body awareness: a rant

My general body awareness is typically really low, so I don’t notice I’m getting sick until it hits the impossible-to-ignore threshold. I don’t know what “mild” pain feels like because I don’t notice pain at all unless it’s on the severe end of what most people would call moderate. I don’t know what malaise feels like because I don’t notice it unless I’m can-barely-move-and-every-muscle-hurts exhausted. There were times even when I was a kid that the docs would check my ears because my sister had a contagious ear infection, and my ear would look as bad if not worse than hers but I wouldn’t notice it at all. Like one time, my sister came down with an ear infection on an international flight and spent most of it screaming. Docs check her ears: Raging swimmer’s ear. They think, hmm. Swimmer’s ear is contagious. Let’s check her sister’s, since her sister was swimming, too. Same thing then as I have now: both middle and outer ear infection. Mine looked worse than my sister’s and I was all, “Naw, my ears don’t hurt. I feel fine. I don’t need to be checked.” Mom, thankfully, knew by then that I have shit body awareness and might just not notice it. Same with throat infections. Plus all the times that I went from playing soccer or something in gym to ER in <30 minutes as a kid because I didn’t notice my breathing was off.

My parents got me exempted from gym from kindergarden through grade three because my body awareness was so poor that they weren’t comfortable with me exercising unless they were right there to respond if I had trouble because I wouldn’t even notice breathing trouble until I was in a severe flareup. If my asthma hadn’t improved, I probably would’ve had an exemption all the way through school.

Because of that, I usually accidentally leave stuff go until it’s agonizing, just because for my body, I’m either writhing ball of pain and misery, or I’m fine. No in between.

Case in point: I was running a fever of 39C two nights ago, and I wouldn’t have noticed if I didn’t have a night sweat and check my temperature out of curiosity. Then I was like, “Holy shit. My temperature is 39C! I guess I am feverish. Whoops.” Because when I went to see the doc earlier, I didn’t notice a feverish feeling so I didn’t think to check my temperature, so I told her I had no fever.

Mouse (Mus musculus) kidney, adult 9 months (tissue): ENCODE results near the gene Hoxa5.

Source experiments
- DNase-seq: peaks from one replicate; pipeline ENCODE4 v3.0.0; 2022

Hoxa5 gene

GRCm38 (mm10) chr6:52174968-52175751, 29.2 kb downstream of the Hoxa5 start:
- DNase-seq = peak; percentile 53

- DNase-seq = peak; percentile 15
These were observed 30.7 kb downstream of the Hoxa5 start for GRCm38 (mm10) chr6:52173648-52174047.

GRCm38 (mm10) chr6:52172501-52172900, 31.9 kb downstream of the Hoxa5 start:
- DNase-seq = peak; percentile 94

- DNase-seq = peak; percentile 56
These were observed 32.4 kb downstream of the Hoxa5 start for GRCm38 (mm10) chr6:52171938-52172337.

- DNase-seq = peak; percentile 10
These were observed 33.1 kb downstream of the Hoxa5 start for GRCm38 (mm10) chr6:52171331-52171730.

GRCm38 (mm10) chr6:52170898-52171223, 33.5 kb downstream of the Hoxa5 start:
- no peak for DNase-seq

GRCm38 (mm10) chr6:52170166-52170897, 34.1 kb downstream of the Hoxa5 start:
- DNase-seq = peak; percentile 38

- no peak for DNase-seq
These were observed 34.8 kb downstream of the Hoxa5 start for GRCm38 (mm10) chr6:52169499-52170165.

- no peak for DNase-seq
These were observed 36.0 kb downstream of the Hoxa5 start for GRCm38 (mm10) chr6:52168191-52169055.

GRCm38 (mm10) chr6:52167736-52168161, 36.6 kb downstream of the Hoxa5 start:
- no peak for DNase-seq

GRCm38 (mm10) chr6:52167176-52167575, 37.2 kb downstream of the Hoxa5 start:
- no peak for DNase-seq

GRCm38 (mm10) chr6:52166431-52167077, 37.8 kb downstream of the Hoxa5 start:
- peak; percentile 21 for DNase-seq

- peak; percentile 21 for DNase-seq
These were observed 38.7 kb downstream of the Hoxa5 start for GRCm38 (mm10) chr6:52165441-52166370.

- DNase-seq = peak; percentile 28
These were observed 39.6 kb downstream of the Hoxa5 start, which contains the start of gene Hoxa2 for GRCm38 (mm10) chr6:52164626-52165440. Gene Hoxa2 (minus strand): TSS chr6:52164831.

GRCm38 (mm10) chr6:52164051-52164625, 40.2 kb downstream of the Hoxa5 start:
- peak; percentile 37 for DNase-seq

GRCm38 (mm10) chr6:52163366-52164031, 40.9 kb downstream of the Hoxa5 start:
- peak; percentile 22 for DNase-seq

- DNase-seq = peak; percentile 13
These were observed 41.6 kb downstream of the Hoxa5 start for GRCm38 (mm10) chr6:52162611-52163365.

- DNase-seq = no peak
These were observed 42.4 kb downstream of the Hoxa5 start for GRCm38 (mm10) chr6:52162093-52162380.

I always have bruises and such that I’m not sure how I got them, because they weren’t painful enough to notice at the time. I got cellulitis on my forehead a while back because I smashed my head off a desk corner bad enough that I lacerated my scalp but I didn’t realize it and so I didn’t clean it and so it got infected. Then there was the time I didn’t notice orbital cellulitis until it swelled my eye shut (and I still don’t know how I caught that one).

It’s annoying because I probably wouldn’t be in this spot right now if I had enough body awareness to have caught it early. And this lack of body awareness has gotten me into potentially life-threatening health problems before (orbital cellulitis can cause meningitis, for example, plus all the times as a kid when I didn’t even notice breathing problems even though I was cyanotic). I really, really wish I was able to catch this shit early. Because it’s not like I’m toughing it out to be all macho about it. It’s that I literally am unaware there’s a problem until it’s really bad and then I’m almost too aware of it and I’m completely miserable. And that’s really fucking aggravating.

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One thought on “body awareness: a rant

  1. autisticook says:

    Feel free to laugh at me if you want to, because what I’m going to say probably isn’t very scientifically sound, but I’ve found a great deal of help in yoga and meditation. Not the “feeling one with the universe” kind of meditation, just hyperfocusing on my body in the here and now, trying to figure out if I can feel a muscle or a specific bit of skin or an organ. It’s helped me become a little bit more aware of my bodily needs even without hyperfocusing all the time. To me it feels like something that can be trained, if you do it often enough, although it never becomes easy. But it might not work for everyone.

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